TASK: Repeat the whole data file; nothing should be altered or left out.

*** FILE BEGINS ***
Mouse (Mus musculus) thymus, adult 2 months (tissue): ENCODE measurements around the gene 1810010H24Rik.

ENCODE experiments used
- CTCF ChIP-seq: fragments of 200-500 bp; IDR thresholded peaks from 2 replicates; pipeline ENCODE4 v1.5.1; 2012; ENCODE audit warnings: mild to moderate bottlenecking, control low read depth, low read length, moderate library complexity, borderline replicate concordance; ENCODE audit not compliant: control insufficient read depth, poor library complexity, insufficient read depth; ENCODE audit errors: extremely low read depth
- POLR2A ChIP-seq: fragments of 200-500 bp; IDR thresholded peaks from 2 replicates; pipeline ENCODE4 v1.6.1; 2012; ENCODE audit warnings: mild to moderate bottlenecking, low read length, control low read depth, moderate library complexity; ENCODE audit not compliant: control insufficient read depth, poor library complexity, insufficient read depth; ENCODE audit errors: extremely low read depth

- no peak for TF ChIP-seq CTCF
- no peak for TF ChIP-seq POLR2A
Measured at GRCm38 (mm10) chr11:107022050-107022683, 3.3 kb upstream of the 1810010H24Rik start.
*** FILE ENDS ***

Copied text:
Mouse (Mus musculus) thymus, adult 2 months (tissue): ENCODE measurements around the gene 1810010H24Rik.

ENCODE experiments used
- CTCF ChIP-seq: fragments of 200-500 bp; IDR thresholded peaks from 2 replicates; pipeline ENCODE4 v1.5.1; 2012; ENCODE audit warnings: mild to moderate bottlenecking, control low read depth, low read length, moderate library complexity, borderline replicate concordance; ENCODE audit not compliant: control insufficient read depth, poor library complexity, insufficient read depth; ENCODE audit errors: extremely low read depth
- POLR2A ChIP-seq: fragments of 200-500 bp; IDR thresholded peaks from 2 replicates; pipeline ENCODE4 v1.6.1; 2012; ENCODE audit warnings: mild to moderate bottlenecking, low read length, control low read depth, moderate library complexity; ENCODE audit not compliant: control insufficient read depth, poor library complexity, insufficient read depth; ENCODE audit errors: extremely low read depth

- no peak for TF ChIP-seq CTCF
- no peak for TF ChIP-seq POLR2A
Measured at GRCm38 (mm10) chr11:107022050-107022683, 3.3 kb upstream of the 1810010H24Rik start.